EU in or EU out?

18 December 2015

The UK will soon be faced with a question that may well have a profound impact on its future and materially shape its place in the world, namely: should the UK remain in or out of the European Union.

The UK will soon be faced with a question that may well have a profound impact on its future and materially shape its place in the world, namely: should the UK remain in or out of the European Union. 

First, a bit of context with regards to the vote itself. There are certain default rules that apply to referenda, and in particular UK referenda. Chief among them is that the voting public are significantly more inclined to vote for the status quo as opposed to change. Why so? One reason could be the fear of uncertainty prevailing over the case for change. 


Is this ostensible position of voting for uncertainty actually the case, however? Would remaining in the EU represent the most certain position and present fewer unknowns? Arguably the reverse is true. The EU is yet to emerge from the monetary crisis that has rendered a number of Member States politically emasculated and in a seemingly perennial state of economic crisis. How will the EU solve the inherent defect of aligning monetary union (and indeed political union) with fiscal union? In the wake of the initial sovereign debt crisis in 2009, EU officials cried out that more Europe and not less Europe was the answer. "Ever closer Union" as was enshrined in the Treaty of Rome remains the modus operandi for the EU. Do we know what this will actually entail? 

It's clear that in the EU referendum, the Out campaign has an uphill struggle on its hands in convincing the public that making this 'leap into the dark' will pay dividends. Much like the Better Together campaigners and the Tories in their respective votes, the Pro-EU campaigners will argue against retreating from the safety of the status quo and accentuate the hazards of deviating from the well-trodden path. If the In campaigners are labelled as fear-mongers and bloodless accountants, they should know they are on to a winner… 

In most places, most of the time, democratic politics is the act of selecting the lesser of two evils. This is doubly true in Britain, with its aversion to ideology. If the most zealous pro-Europeans do not see this, it is because their cause has become a species of religion, not politics. They believe Britons are only Eurosceptic because they read lurid newspapers and listen to elitist politicians. 

The real reason for why Britain is Eurosceptic is because its experience of independent nationhood was, for the most part, benign. The fact is that the UK's broader history in conjunction with the continent is certainly not one of union. Up until the late nineteenth century, the concept of being politically bound to Europe would have been completely absurd if not anathema. In the grand scheme of the UK's history, European union is very much a modern phenomenon. Of course, two intervening World Wars galvanised the collective will to forge a Union of Member States. Some elements of 'big business' are understandably nervous over the prospect of a 'Brexit'. Not least because there is clearly no 'ideal' form of exit which will leave economic ties to the single market neatly intact. The ideal form of exit, one which preserves the UK’s market access but exempts it from market rules, will never be permitted by the EU.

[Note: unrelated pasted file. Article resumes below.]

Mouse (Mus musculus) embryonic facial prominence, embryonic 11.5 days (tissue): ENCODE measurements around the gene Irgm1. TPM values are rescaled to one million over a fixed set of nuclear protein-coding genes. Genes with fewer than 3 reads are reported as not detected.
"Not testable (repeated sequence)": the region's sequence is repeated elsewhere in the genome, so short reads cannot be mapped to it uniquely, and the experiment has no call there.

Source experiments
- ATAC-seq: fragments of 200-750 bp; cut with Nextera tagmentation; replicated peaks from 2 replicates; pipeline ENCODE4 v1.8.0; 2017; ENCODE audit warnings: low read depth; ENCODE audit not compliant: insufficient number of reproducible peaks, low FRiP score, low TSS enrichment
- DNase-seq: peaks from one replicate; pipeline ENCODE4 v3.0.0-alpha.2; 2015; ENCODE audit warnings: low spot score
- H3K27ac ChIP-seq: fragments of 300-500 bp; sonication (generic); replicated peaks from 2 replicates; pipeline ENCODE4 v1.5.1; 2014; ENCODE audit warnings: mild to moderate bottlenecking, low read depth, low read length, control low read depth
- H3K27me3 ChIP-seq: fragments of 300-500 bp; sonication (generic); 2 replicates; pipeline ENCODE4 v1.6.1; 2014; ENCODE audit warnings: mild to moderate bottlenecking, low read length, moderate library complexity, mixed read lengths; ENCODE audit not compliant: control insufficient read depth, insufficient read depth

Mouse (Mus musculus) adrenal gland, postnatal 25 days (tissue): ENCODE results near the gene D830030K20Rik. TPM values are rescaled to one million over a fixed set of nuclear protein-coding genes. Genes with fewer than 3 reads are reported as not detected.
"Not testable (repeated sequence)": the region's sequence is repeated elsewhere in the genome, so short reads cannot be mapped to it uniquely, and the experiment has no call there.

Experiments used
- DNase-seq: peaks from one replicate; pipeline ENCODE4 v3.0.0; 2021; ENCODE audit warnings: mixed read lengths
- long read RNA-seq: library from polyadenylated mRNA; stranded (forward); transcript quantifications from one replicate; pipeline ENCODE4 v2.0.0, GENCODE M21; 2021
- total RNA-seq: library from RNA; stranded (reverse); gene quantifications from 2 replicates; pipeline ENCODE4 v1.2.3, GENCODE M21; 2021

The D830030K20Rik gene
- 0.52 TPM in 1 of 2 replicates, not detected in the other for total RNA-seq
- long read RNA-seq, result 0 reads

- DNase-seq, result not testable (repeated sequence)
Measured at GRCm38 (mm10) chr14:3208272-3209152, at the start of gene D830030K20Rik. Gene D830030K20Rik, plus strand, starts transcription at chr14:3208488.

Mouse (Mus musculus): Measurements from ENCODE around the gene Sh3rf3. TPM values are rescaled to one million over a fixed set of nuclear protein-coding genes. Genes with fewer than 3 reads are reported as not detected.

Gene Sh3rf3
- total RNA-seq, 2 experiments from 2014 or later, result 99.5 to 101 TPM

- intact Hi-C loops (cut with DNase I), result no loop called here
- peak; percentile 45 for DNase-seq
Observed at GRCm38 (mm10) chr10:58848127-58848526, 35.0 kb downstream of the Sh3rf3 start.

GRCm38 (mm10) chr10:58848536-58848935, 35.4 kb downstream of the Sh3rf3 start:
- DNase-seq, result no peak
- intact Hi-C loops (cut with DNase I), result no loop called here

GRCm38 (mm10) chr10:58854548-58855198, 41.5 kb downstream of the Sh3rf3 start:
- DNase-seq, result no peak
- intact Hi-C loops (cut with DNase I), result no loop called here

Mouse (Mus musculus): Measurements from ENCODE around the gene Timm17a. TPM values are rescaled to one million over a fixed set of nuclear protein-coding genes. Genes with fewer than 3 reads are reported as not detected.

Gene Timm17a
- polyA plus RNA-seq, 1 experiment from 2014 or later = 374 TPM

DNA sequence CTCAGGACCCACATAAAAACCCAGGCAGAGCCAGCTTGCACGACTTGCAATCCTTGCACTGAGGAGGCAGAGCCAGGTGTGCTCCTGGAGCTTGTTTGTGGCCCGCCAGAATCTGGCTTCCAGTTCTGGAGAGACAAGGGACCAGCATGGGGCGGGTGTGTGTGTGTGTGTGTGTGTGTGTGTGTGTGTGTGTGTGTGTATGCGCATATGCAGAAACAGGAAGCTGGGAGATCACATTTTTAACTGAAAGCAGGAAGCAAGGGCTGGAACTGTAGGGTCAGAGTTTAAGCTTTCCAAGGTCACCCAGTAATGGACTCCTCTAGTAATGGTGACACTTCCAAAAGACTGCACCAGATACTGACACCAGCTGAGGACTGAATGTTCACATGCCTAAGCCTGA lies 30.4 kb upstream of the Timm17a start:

Negotiation over reform was likewise doomed from the outset. The Eurosceptics will argue that whatever deal is brought back does not go far enough and Europhiles will argue that membership is worthwhile even with no reform. 

What then will be the outcome?

The most likely outcome is that prudence will prevail. We matter, but not enough to get exactly the kind of EU we want. The best reason to stay in the EU may seemingly be the absence of a superior alternative. If the UK votes to leave, however unlikely that is, it will not revert back to the ideology of 'separate spheres' where it would play off its interests across the Atlantic, in Europe and throughout the Commonwealth in equal measure. Likewise, any deal bargained for to regain access to the Single Market will inevitably involve acquiescing to some European regulation which will, over time, thicken and consume its 'independence' once again. If the UK votes to remain in, nothing changes, except perhaps the threat that the vote is perceived as some form of affirmation of the European project and that our politicians read the same as a green light for even deeper European integration. 

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